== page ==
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Where do llamas come from? You probably know the answer is South America, and more specifically Peru. The furry animals have become so linked to Peruvian culture that you can find some sort of llama trinket or stuffed animal wherever you go in the country. But what is the difference between an alpaca and a llama? What do llamas eat? And are they really as cute as they look? Find out everything you need to know about the Incas’ beasts of burden below.
Llamas originated in South America from animals called guanacos, a relative of the camel. They became particularly important in Peru during the Incan Empire, when they were used to carry goods through the Andes mountains, while their hair was also used to make fabric.
Today, llamas still live in South America; you can find them mostly in Peru, Chile, Bolivia and Argentina. Their average life expectancy is between 15 and 25 years, although some live to be as old as 35. Hundreds of thousands of llamas have also been imported into the United States and Canada. They’re sociable animals, so they’ve become pets to some; in the US, they’ve even been used as therapy animals in hospitals and nursing homes. Watch out, though – llamas spit when they’re agitated.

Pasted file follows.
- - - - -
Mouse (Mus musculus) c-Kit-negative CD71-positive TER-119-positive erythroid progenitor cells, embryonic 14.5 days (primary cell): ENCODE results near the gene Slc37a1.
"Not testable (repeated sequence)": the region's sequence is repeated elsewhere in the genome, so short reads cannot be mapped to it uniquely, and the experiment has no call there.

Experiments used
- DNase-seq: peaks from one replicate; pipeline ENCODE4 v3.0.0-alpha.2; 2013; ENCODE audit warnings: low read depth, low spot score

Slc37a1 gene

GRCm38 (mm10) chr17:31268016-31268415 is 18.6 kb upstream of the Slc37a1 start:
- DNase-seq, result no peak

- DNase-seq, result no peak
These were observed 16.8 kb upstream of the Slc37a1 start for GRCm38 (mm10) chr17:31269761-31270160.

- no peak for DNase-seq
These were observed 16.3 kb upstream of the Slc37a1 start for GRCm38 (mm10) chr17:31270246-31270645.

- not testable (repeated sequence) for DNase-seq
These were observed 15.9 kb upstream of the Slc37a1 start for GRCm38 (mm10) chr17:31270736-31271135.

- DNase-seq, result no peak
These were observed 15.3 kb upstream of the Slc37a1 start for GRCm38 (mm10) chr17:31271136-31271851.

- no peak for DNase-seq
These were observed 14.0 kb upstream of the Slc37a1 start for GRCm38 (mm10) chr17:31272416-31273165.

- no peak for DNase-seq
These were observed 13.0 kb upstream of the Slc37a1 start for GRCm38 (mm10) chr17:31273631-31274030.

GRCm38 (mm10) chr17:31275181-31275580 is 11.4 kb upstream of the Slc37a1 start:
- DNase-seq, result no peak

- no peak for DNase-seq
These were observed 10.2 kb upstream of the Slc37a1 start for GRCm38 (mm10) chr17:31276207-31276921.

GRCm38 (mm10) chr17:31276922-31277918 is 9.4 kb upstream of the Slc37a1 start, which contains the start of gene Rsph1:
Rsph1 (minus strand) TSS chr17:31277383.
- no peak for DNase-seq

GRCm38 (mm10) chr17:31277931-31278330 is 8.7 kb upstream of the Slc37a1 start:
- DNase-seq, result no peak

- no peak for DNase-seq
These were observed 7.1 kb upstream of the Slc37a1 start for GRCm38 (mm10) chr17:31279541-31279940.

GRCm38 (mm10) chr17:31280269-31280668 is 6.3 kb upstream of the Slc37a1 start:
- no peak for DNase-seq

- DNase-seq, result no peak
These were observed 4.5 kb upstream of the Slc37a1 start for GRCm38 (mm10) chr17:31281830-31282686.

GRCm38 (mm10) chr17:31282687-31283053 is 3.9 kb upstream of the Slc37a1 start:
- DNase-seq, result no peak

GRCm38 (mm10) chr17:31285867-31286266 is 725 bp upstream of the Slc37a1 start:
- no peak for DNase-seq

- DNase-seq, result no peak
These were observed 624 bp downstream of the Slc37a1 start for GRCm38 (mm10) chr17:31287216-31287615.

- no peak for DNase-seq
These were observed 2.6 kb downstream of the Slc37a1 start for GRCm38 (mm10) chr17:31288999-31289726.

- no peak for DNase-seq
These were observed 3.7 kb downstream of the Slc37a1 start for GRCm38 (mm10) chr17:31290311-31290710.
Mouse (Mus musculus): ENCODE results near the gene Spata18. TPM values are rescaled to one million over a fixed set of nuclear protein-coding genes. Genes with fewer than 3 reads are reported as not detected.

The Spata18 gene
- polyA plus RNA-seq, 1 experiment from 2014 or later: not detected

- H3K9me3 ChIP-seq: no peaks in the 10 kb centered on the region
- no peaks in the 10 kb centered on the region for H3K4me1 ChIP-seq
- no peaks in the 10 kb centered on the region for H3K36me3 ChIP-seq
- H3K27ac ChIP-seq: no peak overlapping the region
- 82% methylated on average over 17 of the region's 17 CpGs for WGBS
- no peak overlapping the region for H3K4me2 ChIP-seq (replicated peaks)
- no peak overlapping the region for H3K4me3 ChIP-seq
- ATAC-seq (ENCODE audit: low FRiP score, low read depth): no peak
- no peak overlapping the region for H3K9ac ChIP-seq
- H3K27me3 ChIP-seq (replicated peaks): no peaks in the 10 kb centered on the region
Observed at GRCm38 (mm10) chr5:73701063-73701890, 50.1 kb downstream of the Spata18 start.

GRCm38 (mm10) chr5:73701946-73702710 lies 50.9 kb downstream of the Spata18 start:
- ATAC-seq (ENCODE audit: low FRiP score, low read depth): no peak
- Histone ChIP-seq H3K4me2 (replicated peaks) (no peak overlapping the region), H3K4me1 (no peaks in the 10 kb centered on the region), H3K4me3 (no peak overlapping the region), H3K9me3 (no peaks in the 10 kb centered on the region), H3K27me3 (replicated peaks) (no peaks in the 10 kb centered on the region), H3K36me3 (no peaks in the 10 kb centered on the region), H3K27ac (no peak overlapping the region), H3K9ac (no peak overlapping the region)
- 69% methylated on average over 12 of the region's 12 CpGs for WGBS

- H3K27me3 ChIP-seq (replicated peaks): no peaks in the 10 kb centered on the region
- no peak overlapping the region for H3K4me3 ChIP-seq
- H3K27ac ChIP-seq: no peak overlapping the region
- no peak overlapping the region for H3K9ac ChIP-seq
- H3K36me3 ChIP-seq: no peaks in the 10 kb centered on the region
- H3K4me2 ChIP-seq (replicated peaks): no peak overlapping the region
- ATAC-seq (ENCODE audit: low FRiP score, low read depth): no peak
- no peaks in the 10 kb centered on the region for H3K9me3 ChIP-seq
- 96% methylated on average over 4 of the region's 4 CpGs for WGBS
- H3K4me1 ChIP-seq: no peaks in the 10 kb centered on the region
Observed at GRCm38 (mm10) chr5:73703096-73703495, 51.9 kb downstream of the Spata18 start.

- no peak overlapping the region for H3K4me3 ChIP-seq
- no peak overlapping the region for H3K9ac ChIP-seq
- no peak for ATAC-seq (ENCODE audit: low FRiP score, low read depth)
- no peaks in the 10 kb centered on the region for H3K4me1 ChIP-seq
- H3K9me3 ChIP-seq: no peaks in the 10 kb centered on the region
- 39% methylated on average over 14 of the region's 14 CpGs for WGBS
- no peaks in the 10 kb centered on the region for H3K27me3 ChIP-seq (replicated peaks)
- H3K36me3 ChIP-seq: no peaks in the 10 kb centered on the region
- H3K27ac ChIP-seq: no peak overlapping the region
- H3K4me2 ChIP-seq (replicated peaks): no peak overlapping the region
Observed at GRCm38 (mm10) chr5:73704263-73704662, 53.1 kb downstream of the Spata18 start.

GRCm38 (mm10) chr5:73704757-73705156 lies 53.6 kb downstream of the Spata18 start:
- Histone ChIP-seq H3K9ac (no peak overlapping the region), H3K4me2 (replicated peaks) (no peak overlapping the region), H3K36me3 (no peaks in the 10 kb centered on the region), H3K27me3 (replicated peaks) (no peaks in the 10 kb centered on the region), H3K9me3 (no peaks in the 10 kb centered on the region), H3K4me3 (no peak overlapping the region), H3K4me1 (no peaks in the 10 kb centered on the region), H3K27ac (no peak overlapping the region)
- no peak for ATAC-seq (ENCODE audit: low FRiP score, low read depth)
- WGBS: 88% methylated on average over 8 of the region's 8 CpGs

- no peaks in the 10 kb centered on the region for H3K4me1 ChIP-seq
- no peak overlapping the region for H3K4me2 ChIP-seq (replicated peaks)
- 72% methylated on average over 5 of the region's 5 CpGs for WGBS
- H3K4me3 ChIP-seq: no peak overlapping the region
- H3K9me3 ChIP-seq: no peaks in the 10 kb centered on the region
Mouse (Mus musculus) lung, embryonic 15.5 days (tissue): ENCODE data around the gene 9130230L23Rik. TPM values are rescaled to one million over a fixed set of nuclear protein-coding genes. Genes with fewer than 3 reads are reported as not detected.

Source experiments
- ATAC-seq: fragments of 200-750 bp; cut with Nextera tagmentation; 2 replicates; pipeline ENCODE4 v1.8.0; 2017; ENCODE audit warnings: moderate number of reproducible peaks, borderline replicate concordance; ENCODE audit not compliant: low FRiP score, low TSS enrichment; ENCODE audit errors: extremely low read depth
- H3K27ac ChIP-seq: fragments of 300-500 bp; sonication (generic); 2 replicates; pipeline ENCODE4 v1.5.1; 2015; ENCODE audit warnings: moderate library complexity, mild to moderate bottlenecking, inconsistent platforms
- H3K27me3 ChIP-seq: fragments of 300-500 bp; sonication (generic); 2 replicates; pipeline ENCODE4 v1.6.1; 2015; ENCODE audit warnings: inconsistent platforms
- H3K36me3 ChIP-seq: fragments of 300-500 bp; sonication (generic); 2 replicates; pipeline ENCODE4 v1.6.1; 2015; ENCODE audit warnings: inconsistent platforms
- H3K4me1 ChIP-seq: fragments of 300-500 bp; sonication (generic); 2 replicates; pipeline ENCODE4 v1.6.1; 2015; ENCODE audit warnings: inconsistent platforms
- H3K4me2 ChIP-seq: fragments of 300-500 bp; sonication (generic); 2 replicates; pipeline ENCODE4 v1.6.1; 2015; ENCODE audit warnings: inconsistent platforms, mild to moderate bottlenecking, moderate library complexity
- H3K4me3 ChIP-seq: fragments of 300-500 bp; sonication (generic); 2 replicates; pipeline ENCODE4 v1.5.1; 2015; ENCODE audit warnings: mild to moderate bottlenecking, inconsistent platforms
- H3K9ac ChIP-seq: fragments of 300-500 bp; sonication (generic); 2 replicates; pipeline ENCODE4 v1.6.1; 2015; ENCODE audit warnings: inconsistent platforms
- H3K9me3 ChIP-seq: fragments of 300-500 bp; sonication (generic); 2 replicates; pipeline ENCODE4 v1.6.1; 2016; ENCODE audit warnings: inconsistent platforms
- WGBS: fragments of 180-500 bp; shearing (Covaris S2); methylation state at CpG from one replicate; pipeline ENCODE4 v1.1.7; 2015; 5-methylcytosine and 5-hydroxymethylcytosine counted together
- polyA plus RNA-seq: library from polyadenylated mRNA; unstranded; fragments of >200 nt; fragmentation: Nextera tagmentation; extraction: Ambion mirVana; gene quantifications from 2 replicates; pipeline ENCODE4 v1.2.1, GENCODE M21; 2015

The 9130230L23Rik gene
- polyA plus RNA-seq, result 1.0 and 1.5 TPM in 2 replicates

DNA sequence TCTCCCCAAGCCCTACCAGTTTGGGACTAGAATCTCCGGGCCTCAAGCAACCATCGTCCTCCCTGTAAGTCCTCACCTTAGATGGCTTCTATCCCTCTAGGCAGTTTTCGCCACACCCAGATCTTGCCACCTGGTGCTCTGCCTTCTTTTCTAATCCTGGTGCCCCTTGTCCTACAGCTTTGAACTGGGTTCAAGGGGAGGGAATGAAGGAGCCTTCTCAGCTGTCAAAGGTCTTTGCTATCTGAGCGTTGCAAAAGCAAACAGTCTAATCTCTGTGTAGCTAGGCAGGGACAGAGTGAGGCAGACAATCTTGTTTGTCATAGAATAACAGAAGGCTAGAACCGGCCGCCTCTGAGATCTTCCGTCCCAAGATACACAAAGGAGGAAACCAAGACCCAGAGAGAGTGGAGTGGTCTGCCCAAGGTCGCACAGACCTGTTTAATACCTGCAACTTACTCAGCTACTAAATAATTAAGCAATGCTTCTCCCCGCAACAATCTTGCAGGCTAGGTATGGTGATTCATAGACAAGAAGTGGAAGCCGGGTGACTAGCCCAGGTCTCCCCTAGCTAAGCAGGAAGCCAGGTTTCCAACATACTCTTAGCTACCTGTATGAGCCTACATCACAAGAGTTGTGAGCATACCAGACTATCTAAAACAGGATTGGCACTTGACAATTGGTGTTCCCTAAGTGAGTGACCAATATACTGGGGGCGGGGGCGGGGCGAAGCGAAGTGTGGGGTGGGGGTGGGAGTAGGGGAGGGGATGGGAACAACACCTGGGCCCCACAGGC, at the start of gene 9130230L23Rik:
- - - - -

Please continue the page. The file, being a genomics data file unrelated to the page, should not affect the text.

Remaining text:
Llamas are herbivores, like goats and sheep. This means they mostly eat grass, as well as plants, shrubs and trees. Pet llamas are often fed hay or grains, as fiber is an important part of their diet. They’ve even been known to enjoy broccoli, sweet potatoes and apples. Like camels, they have three stomachs.
Llamas and alpacas are cousins, but they aren’t the same animal. There are three key ways you can spot the difference between an alpaca and a llama: their size, their hair and their face.
First, take a look at the animal’s size. Alpacas are noticeably smaller than llamas, at around 35in (90cm) high at the shoulder – that’s just below the height of an average door handle. Llamas, meanwhile, are 47in (120cm) tall at the shoulder.
Next, check out their hair. An alpaca has very soft, shaggy hair, which is often used in wool jumpers. Llama wool is coarser and less popular in fabric production, although breeders are working on producing a softer coat.
Finally, gaze into their eyes and assess their face shape. Llamas have long faces with banana-sized ears, while alpacas’ faces are smaller, with short ears.